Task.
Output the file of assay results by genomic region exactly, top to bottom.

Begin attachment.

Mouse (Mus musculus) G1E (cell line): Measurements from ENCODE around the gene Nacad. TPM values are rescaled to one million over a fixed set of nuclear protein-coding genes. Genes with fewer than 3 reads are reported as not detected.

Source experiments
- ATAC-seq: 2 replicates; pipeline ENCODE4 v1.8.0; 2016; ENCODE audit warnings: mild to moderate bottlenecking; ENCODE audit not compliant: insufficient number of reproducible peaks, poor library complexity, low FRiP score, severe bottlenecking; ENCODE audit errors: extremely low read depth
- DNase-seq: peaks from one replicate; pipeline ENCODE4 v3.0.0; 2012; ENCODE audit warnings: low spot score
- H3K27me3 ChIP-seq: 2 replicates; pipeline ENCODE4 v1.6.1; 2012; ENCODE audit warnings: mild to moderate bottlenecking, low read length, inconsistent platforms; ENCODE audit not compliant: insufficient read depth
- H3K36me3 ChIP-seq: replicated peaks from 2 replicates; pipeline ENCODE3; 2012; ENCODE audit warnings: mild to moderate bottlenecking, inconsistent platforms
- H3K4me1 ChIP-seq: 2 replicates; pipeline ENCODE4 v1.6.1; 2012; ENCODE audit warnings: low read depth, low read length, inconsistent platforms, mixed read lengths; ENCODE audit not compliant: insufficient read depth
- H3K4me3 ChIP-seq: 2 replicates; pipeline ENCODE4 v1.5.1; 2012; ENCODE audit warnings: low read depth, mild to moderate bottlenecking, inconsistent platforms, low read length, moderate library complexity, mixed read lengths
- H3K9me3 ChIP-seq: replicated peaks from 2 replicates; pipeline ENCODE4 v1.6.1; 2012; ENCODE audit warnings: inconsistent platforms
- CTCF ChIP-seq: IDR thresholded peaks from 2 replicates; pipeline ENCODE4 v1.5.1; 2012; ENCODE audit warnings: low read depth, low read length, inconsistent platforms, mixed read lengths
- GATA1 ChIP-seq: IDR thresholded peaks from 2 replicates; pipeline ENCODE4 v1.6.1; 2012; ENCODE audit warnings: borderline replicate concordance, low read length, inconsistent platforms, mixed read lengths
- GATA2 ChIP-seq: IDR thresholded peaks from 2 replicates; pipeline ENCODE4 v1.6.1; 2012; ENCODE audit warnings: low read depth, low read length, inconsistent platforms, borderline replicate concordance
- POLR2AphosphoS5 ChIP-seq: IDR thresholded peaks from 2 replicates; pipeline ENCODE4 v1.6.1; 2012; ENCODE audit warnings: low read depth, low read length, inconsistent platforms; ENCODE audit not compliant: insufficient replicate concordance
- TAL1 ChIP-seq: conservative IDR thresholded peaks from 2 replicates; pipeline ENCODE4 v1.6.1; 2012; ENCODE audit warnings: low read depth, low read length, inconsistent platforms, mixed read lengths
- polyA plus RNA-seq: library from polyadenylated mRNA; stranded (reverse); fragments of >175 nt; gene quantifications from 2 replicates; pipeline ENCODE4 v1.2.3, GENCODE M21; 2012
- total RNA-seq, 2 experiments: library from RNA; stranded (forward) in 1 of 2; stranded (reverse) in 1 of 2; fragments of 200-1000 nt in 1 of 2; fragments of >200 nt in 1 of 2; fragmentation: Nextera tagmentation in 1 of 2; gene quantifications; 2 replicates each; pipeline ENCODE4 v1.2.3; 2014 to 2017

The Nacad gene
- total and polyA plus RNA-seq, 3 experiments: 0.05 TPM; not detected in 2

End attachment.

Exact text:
Mouse (Mus musculus) G1E (cell line): Measurements from ENCODE around the gene Nacad. TPM values are rescaled to one million over a fixed set of nuclear protein-coding genes. Genes with fewer than 3 reads are reported as not detected.

Source experiments
- ATAC-seq: 2 replicates; pipeline ENCODE4 v1.8.0; 2016; ENCODE audit warnings: mild to moderate bottlenecking; ENCODE audit not compliant: insufficient number of reproducible peaks, poor library complexity, low FRiP score, severe bottlenecking; ENCODE audit errors: extremely low read depth
- DNase-seq: peaks from one replicate; pipeline ENCODE4 v3.0.0; 2012; ENCODE audit warnings: low spot score
- H3K27me3 ChIP-seq: 2 replicates; pipeline ENCODE4 v1.6.1; 2012; ENCODE audit warnings: mild to moderate bottlenecking, low read length, inconsistent platforms; ENCODE audit not compliant: insufficient read depth
- H3K36me3 ChIP-seq: replicated peaks from 2 replicates; pipeline ENCODE3; 2012; ENCODE audit warnings: mild to moderate bottlenecking, inconsistent platforms
- H3K4me1 ChIP-seq: 2 replicates; pipeline ENCODE4 v1.6.1; 2012; ENCODE audit warnings: low read depth, low read length, inconsistent platforms, mixed read lengths; ENCODE audit not compliant: insufficient read depth
- H3K4me3 ChIP-seq: 2 replicates; pipeline ENCODE4 v1.5.1; 2012; ENCODE audit warnings: low read depth, mild to moderate bottlenecking, inconsistent platforms, low read length, moderate library complexity, mixed read lengths
- H3K9me3 ChIP-seq: replicated peaks from 2 replicates; pipeline ENCODE4 v1.6.1; 2012; ENCODE audit warnings: inconsistent platforms
- CTCF ChIP-seq: IDR thresholded peaks from 2 replicates; pipeline ENCODE4 v1.5.1; 2012; ENCODE audit warnings: low read depth, low read length, inconsistent platforms, mixed read lengths
- GATA1 ChIP-seq: IDR thresholded peaks from 2 replicates; pipeline ENCODE4 v1.6.1; 2012; ENCODE audit warnings: borderline replicate concordance, low read length, inconsistent platforms, mixed read lengths
- GATA2 ChIP-seq: IDR thresholded peaks from 2 replicates; pipeline ENCODE4 v1.6.1; 2012; ENCODE audit warnings: low read depth, low read length, inconsistent platforms, borderline replicate concordance
- POLR2AphosphoS5 ChIP-seq: IDR thresholded peaks from 2 replicates; pipeline ENCODE4 v1.6.1; 2012; ENCODE audit warnings: low read depth, low read length, inconsistent platforms; ENCODE audit not compliant: insufficient replicate concordance
- TAL1 ChIP-seq: conservative IDR thresholded peaks from 2 replicates; pipeline ENCODE4 v1.6.1; 2012; ENCODE audit warnings: low read depth, low read length, inconsistent platforms, mixed read lengths
- polyA plus RNA-seq: library from polyadenylated mRNA; stranded (reverse); fragments of >175 nt; gene quantifications from 2 replicates; pipeline ENCODE4 v1.2.3, GENCODE M21; 2012
- total RNA-seq, 2 experiments: library from RNA; stranded (forward) in 1 of 2; stranded (reverse) in 1 of 2; fragments of 200-1000 nt in 1 of 2; fragments of >200 nt in 1 of 2; fragmentation: Nextera tagmentation in 1 of 2; gene quantifications; 2 replicates each; pipeline ENCODE4 v1.2.3; 2014 to 2017

The Nacad gene
- total and polyA plus RNA-seq, 3 experiments: 0.05 TPM; not detected in 2